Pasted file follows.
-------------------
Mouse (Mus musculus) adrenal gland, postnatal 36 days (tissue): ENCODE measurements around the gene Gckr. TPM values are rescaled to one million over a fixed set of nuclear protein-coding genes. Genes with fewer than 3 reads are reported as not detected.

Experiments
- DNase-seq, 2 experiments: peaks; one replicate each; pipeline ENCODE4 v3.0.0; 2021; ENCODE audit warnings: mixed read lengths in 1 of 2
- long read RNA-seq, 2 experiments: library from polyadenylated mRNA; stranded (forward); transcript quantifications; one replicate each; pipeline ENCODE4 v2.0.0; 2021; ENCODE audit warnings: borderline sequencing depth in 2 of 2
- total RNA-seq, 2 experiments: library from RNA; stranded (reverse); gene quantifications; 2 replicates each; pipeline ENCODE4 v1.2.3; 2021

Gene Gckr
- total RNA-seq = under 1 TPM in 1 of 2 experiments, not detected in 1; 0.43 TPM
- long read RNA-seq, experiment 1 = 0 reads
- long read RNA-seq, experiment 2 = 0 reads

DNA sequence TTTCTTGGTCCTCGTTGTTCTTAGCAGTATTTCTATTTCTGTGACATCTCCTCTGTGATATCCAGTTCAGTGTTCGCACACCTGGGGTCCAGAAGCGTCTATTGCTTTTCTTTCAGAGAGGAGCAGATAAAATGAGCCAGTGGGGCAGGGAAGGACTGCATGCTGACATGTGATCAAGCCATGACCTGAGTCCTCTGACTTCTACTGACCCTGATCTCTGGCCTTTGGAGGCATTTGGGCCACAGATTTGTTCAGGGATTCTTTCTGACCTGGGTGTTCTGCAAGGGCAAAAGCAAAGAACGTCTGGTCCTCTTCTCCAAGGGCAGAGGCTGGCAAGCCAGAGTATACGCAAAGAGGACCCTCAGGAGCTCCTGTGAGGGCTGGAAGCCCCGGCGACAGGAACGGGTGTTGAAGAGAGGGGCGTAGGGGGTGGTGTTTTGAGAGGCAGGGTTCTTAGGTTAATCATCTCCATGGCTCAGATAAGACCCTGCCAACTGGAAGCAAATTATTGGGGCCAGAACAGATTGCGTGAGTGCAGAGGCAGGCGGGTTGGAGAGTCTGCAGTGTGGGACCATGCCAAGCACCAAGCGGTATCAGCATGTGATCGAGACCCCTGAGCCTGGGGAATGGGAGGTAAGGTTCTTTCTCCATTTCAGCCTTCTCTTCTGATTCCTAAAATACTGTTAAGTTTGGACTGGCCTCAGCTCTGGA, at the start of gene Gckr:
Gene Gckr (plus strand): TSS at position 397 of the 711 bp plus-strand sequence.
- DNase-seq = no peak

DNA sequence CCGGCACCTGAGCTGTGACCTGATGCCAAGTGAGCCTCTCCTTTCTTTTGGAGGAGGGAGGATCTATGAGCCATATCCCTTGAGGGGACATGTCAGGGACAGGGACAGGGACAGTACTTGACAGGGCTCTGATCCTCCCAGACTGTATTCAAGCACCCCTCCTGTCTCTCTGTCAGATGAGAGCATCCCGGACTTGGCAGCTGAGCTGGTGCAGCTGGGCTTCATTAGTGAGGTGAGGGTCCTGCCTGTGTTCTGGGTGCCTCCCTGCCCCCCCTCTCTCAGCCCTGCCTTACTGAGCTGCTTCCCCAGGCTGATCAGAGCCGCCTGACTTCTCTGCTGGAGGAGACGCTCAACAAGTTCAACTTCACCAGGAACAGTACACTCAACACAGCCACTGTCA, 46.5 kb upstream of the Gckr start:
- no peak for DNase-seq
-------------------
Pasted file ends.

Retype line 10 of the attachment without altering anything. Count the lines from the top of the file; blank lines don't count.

DNA sequence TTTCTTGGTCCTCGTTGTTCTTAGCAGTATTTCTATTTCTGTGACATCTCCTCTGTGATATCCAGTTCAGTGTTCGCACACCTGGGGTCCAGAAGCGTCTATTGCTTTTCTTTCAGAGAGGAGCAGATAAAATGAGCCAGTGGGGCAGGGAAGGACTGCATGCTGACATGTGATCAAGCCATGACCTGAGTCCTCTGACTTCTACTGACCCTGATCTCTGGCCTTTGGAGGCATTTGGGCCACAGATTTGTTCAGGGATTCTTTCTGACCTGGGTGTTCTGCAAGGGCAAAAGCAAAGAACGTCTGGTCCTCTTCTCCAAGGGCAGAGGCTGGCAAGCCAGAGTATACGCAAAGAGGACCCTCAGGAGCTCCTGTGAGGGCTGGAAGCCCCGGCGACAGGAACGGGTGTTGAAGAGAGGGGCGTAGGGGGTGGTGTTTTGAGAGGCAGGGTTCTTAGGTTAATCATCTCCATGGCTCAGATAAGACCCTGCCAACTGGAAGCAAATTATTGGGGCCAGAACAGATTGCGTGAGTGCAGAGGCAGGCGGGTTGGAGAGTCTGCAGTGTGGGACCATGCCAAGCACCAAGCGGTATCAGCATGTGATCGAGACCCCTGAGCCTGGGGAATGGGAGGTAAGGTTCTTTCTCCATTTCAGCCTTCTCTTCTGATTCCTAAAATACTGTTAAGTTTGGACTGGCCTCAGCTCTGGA, at the start of gene Gckr: